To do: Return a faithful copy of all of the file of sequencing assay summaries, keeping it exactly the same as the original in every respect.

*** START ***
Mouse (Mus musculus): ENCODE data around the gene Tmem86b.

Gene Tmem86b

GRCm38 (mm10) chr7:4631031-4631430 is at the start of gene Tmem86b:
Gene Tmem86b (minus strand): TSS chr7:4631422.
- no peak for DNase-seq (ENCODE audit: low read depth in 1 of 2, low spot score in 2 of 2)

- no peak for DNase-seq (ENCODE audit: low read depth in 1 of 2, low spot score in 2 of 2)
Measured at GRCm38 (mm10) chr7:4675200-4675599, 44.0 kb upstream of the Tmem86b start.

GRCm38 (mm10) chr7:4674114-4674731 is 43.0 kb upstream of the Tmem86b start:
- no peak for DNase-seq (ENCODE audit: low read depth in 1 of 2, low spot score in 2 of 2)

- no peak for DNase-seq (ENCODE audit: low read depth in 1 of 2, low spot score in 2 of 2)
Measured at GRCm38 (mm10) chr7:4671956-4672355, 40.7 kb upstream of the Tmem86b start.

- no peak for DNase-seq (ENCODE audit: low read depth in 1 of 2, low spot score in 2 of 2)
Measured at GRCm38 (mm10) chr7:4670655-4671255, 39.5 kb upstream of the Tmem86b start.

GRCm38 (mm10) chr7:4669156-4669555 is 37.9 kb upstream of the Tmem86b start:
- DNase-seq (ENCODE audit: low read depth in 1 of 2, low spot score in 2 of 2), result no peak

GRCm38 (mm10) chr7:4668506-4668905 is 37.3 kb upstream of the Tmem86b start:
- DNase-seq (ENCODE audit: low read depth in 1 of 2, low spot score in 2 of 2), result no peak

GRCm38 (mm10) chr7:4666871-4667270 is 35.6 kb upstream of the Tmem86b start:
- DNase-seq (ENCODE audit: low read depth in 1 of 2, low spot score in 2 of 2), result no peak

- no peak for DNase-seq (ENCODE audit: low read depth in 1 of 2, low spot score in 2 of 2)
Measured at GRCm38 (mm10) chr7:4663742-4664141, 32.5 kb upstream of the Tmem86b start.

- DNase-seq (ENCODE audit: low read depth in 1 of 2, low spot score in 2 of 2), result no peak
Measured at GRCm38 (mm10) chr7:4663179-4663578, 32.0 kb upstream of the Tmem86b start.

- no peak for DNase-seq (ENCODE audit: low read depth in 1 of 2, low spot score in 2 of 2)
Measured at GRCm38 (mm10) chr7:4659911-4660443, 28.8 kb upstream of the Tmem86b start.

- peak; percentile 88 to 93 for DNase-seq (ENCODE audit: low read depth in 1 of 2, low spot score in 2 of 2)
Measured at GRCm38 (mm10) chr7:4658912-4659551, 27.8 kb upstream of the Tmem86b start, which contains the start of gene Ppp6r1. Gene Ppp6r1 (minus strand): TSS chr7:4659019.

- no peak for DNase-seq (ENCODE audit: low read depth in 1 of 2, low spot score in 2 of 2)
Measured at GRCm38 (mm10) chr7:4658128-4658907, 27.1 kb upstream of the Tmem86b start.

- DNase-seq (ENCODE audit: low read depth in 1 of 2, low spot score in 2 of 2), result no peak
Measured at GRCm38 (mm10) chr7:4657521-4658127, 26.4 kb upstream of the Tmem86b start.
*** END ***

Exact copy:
Mouse (Mus musculus): ENCODE data around the gene Tmem86b.

Gene Tmem86b

GRCm38 (mm10) chr7:4631031-4631430 is at the start of gene Tmem86b:
Gene Tmem86b (minus strand): TSS chr7:4631422.
- no peak for DNase-seq (ENCODE audit: low read depth in 1 of 2, low spot score in 2 of 2)

- no peak for DNase-seq (ENCODE audit: low read depth in 1 of 2, low spot score in 2 of 2)
Measured at GRCm38 (mm10) chr7:4675200-4675599, 44.0 kb upstream of the Tmem86b start.

GRCm38 (mm10) chr7:4674114-4674731 is 43.0 kb upstream of the Tmem86b start:
- no peak for DNase-seq (ENCODE audit: low read depth in 1 of 2, low spot score in 2 of 2)

- no peak for DNase-seq (ENCODE audit: low read depth in 1 of 2, low spot score in 2 of 2)
Measured at GRCm38 (mm10) chr7:4671956-4672355, 40.7 kb upstream of the Tmem86b start.

- no peak for DNase-seq (ENCODE audit: low read depth in 1 of 2, low spot score in 2 of 2)
Measured at GRCm38 (mm10) chr7:4670655-4671255, 39.5 kb upstream of the Tmem86b start.

GRCm38 (mm10) chr7:4669156-4669555 is 37.9 kb upstream of the Tmem86b start:
- DNase-seq (ENCODE audit: low read depth in 1 of 2, low spot score in 2 of 2), result no peak

GRCm38 (mm10) chr7:4668506-4668905 is 37.3 kb upstream of the Tmem86b start:
- DNase-seq (ENCODE audit: low read depth in 1 of 2, low spot score in 2 of 2), result no peak

GRCm38 (mm10) chr7:4666871-4667270 is 35.6 kb upstream of the Tmem86b start:
- DNase-seq (ENCODE audit: low read depth in 1 of 2, low spot score in 2 of 2), result no peak

- no peak for DNase-seq (ENCODE audit: low read depth in 1 of 2, low spot score in 2 of 2)
Measured at GRCm38 (mm10) chr7:4663742-4664141, 32.5 kb upstream of the Tmem86b start.

- DNase-seq (ENCODE audit: low read depth in 1 of 2, low spot score in 2 of 2), result no peak
Measured at GRCm38 (mm10) chr7:4663179-4663578, 32.0 kb upstream of the Tmem86b start.

- no peak for DNase-seq (ENCODE audit: low read depth in 1 of 2, low spot score in 2 of 2)
Measured at GRCm38 (mm10) chr7:4659911-4660443, 28.8 kb upstream of the Tmem86b start.

- peak; percentile 88 to 93 for DNase-seq (ENCODE audit: low read depth in 1 of 2, low spot score in 2 of 2)
Measured at GRCm38 (mm10) chr7:4658912-4659551, 27.8 kb upstream of the Tmem86b start, which contains the start of gene Ppp6r1. Gene Ppp6r1 (minus strand): TSS chr7:4659019.

- no peak for DNase-seq (ENCODE audit: low read depth in 1 of 2, low spot score in 2 of 2)
Measured at GRCm38 (mm10) chr7:4658128-4658907, 27.1 kb upstream of the Tmem86b start.

- DNase-seq (ENCODE audit: low read depth in 1 of 2, low spot score in 2 of 2), result no peak
Measured at GRCm38 (mm10) chr7:4657521-4658127, 26.4 kb upstream of the Tmem86b start.